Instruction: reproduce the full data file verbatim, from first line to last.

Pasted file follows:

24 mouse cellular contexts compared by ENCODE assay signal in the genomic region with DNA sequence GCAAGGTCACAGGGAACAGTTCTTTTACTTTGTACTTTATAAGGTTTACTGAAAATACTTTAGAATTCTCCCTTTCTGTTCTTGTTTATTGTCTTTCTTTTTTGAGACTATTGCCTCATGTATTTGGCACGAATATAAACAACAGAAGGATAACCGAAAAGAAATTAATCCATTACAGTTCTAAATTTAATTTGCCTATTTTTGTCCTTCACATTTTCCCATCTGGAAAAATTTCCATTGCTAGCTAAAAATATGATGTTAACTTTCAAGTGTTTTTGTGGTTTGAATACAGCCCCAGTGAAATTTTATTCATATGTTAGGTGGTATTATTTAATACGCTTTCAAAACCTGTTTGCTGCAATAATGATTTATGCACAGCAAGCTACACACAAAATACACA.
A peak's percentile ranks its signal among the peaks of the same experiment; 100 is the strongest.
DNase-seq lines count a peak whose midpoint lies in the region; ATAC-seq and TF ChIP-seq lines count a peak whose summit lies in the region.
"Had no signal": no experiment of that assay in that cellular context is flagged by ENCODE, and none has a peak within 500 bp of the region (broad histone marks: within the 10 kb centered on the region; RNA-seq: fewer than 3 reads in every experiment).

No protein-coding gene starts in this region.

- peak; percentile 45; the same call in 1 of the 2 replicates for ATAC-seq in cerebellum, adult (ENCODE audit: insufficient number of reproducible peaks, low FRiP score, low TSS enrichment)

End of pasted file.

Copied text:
24 mouse cellular contexts compared by ENCODE assay signal in the genomic region with DNA sequence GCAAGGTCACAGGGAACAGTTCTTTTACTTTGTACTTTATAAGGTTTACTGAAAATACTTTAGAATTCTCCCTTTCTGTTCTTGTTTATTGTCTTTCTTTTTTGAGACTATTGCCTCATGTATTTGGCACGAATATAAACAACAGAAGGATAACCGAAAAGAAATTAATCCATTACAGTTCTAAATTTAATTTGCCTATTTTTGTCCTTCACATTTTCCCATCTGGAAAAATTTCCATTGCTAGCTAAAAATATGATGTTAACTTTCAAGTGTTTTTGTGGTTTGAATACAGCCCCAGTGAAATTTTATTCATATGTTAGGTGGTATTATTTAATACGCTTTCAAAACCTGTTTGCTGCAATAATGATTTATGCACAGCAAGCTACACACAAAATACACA.
A peak's percentile ranks its signal among the peaks of the same experiment; 100 is the strongest.
DNase-seq lines count a peak whose midpoint lies in the region; ATAC-seq and TF ChIP-seq lines count a peak whose summit lies in the region.
"Had no signal": no experiment of that assay in that cellular context is flagged by ENCODE, and none has a peak within 500 bp of the region (broad histone marks: within the 10 kb centered on the region; RNA-seq: fewer than 3 reads in every experiment).

No protein-coding gene starts in this region.

- peak; percentile 45; the same call in 1 of the 2 replicates for ATAC-seq in cerebellum, adult (ENCODE audit: insufficient number of reproducible peaks, low FRiP score, low TSS enrichment)